OR44-6 Down-regulation of Human Placental Growth Hormone Genes, Known Modulators of Maternal Metabolism, in Pregnancies Complicated by Obesity - A Possible Role for C/EBPβ

Program: Abstracts - Orals, Featured Poster Presentations, and Posters
Session: OR44-Female Reproductive Endocrinology
Tuesday, June 18, 2013: 9:15 AM-10:45 AM
Presentation Start Time: 10:30 AM
Room 256 (Moscone Center)
Hana Vakili*, Yan Jin, Margaret E Bock, Savas M Menticoglou and Peter A Cattini
University of Manitoba, Winnipeg, MB, Canada
Human chorionic somatomammotropin (CS) and growth hormone variant (GH-V) act as metabolic adaptors in response to maternal insulin resistance, which occurs as part of "normal" pregnancy. Maternal obesity can exacerbate this "resistance", suggesting that CS/GH-V production and/or function might be affected. To test this we assessed CS/GH-V genes expression in term placental samples from women that are either lean (BMI<25 kg/m2) or obese (BMI≥35 kg/m2). Significant decreases in CS/GH-V expression were identified in obese versus lean women (p<0.01, n=5) by quantitative PCR. Further study of mechanism is limited by difficulties associated with sampling during pregnancy. Thus, we pursued “humanized” transgenic mice containing the human CS/GH-V genes together with upstream sequences that confer placenta-specific expression, to investigate regulation of CS/GH-V genes in a model of maternal obesity. Mice were fed a high fat diet prior to and during pregnancy, and this was associated with a 1.2-fold increase in gestational weight (p<0.01, n=9) and impaired glucose tolerance (p<0.05, n=6). This correlated with significant 40 and 60% decreases in CS and GH-V RNA levels (p<0.01, n=9) at gestational day 18.5 (pre-term). Binding of the transcription factor C/EBPβ to the "enhancer" regions of the CS/GH-V genes is linked to efficient expression. Thus, we assessed binding of C/EBPβ by chromatin immunoprecipitation (ChIP) assay, as a target for maternal obesity. Recruitment of RNA polymerase II to the promoter regions of the CS/GH-V genes was also assessed by ChIP as an indicator of transcriptional status of target genes. A 40% reduction in C/EBPβ binding to the enhancer regions (p<0.01, n=3) and association of RNA polymerase II with the CS/GH-V promoter regions (p<0.01, n=3) were observed. These data provide evidence for CS/GH-V dysregulation in pregnancies complicated by increased insulin resistance through obesity, and implicate changes at the transcriptional level. These data also support the use of “humanized” mice to study CS/GH-V gene control during pregnancy at the molecular level. This may provide the opportunity to assess interventions to manage or prevent negative maternal and fetal outcomes in pregnancies complicated by obesity and associated health risks.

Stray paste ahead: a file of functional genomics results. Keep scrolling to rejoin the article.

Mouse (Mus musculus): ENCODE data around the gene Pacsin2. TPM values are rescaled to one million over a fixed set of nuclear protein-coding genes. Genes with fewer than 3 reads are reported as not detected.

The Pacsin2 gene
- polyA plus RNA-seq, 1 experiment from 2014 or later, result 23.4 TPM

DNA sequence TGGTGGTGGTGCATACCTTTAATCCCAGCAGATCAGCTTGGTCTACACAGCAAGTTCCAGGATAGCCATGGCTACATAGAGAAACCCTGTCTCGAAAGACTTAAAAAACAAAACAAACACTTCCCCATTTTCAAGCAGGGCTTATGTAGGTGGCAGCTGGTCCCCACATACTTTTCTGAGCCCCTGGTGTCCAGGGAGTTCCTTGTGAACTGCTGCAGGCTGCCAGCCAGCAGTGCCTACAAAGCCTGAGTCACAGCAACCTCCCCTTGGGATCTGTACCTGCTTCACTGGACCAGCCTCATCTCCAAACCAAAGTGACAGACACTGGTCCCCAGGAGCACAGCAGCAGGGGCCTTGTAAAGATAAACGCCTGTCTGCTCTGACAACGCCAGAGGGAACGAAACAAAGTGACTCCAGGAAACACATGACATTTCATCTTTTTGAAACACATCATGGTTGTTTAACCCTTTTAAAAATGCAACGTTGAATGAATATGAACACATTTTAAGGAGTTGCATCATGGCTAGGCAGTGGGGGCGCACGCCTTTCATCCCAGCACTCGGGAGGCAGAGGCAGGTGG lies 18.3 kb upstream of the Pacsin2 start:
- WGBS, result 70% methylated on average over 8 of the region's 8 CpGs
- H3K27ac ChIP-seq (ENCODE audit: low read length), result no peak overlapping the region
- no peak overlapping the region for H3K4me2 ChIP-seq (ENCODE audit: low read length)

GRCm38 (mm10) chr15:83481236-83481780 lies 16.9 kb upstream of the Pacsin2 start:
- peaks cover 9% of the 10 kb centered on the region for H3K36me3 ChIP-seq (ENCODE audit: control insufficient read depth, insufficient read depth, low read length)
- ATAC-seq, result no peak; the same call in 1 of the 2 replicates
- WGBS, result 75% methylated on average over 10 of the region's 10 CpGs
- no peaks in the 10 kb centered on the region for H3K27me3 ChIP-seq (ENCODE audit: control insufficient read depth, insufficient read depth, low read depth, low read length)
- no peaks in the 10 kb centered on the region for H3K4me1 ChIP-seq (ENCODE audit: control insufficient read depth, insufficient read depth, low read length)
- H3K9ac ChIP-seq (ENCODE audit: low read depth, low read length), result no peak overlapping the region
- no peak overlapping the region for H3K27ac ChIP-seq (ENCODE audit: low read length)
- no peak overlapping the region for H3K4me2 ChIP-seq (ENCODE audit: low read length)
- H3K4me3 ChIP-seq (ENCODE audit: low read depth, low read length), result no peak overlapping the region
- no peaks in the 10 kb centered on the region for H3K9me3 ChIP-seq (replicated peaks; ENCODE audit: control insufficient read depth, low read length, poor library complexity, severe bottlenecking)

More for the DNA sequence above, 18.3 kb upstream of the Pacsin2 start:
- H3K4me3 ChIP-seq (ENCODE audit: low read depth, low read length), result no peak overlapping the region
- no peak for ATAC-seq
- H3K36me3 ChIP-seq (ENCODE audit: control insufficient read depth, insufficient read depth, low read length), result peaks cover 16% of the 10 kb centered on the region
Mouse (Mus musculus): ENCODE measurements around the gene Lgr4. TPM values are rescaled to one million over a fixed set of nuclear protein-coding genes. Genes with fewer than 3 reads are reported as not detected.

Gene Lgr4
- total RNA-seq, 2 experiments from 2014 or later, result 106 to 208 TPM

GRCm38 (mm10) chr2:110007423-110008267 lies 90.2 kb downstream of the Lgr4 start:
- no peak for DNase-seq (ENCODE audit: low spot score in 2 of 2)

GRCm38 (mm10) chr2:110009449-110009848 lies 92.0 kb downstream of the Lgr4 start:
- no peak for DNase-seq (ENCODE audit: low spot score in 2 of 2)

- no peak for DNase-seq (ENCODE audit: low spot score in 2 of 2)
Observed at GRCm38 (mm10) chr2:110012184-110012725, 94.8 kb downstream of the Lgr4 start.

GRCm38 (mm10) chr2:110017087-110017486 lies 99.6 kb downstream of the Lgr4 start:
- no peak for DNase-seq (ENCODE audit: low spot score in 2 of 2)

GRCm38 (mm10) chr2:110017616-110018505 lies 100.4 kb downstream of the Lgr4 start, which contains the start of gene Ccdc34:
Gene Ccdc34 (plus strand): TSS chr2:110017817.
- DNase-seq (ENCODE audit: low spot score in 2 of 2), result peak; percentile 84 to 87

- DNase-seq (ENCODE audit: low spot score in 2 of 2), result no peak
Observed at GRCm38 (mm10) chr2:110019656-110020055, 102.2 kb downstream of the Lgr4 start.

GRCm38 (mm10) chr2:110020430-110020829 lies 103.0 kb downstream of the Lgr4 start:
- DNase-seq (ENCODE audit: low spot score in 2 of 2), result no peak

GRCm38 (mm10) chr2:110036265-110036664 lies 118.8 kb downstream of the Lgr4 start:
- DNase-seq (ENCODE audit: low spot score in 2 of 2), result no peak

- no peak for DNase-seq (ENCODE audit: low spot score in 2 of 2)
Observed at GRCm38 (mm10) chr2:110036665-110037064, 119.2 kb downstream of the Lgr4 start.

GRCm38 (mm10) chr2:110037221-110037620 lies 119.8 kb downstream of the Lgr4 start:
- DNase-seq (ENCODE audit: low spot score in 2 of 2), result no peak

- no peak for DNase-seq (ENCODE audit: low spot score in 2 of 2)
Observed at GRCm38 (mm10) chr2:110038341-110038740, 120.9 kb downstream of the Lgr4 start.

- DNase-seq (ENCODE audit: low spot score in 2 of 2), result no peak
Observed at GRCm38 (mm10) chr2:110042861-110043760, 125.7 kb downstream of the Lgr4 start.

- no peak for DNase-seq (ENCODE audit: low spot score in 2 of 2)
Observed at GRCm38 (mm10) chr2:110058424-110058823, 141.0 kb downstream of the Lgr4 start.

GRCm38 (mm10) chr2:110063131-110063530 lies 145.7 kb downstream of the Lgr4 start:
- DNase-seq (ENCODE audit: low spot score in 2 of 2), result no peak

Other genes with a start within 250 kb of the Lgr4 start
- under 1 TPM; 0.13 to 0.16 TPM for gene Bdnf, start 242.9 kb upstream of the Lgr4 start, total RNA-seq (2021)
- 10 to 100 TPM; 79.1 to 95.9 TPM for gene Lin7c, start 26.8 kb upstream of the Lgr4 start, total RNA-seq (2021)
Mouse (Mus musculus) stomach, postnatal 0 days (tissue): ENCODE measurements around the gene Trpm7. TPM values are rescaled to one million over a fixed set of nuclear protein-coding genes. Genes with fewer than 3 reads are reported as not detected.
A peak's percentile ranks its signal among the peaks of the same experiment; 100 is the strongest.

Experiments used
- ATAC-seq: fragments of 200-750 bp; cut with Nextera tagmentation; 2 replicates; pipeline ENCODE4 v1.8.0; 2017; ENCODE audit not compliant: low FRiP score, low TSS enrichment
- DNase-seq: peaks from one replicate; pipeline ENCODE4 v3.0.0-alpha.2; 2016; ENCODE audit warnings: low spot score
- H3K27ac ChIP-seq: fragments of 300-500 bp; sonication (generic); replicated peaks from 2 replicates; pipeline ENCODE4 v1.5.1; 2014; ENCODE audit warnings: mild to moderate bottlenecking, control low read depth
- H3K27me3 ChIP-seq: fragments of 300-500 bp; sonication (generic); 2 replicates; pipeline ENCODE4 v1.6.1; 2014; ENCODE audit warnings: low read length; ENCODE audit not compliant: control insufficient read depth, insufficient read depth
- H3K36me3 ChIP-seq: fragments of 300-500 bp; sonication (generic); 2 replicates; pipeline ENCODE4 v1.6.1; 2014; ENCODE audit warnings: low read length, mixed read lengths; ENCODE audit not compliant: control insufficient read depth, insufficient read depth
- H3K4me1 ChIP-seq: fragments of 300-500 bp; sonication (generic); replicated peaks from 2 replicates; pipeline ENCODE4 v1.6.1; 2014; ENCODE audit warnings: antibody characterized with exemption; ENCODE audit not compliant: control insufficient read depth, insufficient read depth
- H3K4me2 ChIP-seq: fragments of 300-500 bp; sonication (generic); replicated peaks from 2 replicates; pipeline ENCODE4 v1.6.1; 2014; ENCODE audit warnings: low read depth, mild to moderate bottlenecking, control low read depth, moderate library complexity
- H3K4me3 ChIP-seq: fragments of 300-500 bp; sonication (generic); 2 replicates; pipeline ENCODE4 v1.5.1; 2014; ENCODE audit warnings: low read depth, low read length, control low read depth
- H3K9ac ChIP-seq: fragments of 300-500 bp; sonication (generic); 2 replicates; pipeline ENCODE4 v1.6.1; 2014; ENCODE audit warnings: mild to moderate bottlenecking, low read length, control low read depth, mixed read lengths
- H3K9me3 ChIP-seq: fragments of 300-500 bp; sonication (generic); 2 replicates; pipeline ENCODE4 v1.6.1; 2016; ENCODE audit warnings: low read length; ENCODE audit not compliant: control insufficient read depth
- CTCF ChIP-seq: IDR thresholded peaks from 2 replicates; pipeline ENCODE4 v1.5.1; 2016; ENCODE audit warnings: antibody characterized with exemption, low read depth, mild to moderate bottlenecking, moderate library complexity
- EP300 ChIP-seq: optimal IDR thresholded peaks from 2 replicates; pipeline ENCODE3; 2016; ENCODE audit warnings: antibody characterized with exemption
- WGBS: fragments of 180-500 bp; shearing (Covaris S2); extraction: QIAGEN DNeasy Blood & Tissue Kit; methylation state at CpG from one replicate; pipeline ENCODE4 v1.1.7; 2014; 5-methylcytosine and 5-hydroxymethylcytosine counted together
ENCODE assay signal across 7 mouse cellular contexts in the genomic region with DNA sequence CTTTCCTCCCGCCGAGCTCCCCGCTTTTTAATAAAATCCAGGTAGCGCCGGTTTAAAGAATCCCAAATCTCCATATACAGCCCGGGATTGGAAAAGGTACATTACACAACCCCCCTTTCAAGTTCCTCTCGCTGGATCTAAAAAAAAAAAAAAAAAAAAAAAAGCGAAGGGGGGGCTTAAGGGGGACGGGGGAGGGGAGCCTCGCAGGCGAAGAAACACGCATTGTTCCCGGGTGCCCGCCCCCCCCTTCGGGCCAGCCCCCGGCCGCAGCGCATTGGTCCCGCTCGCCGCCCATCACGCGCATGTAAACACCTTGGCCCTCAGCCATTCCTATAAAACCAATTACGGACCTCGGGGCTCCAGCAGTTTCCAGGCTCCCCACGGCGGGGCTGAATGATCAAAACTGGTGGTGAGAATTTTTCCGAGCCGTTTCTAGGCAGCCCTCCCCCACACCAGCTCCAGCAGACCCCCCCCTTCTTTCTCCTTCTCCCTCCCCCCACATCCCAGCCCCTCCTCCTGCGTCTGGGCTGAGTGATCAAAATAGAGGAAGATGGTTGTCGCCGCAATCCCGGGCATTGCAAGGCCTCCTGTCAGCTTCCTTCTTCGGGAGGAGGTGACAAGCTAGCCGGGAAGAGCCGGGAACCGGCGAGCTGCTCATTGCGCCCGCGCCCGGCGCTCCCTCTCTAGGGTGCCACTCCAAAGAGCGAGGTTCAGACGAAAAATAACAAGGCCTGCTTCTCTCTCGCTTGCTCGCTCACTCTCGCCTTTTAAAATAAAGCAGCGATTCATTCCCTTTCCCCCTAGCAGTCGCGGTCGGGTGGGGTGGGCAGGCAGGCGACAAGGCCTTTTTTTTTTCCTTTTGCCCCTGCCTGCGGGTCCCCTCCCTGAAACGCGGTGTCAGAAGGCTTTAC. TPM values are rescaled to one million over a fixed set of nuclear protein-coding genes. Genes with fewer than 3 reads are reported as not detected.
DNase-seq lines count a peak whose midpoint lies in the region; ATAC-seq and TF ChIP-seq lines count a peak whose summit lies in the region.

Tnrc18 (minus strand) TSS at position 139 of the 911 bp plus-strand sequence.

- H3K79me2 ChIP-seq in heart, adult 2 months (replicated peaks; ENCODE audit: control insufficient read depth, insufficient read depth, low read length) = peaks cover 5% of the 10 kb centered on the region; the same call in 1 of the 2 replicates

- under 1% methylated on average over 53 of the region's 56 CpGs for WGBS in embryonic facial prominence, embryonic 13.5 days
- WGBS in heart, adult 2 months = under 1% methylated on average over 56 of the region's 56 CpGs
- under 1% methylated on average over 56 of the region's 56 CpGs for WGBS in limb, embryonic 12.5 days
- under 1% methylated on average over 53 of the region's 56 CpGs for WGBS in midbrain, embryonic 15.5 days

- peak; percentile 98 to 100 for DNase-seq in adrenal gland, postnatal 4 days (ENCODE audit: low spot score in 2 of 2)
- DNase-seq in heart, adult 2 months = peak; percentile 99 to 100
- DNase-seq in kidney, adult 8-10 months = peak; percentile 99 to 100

Nothing to Disclose: HV, YJ, MEB, SMM, PAC

*Please take note of The Endocrine Society's News Embargo Policy at http://www.endo-society.org/endo2013/media.cfm

Sources of Research Support: Funded by the CIHR and a studentship to HV from the MICH-MHRC.
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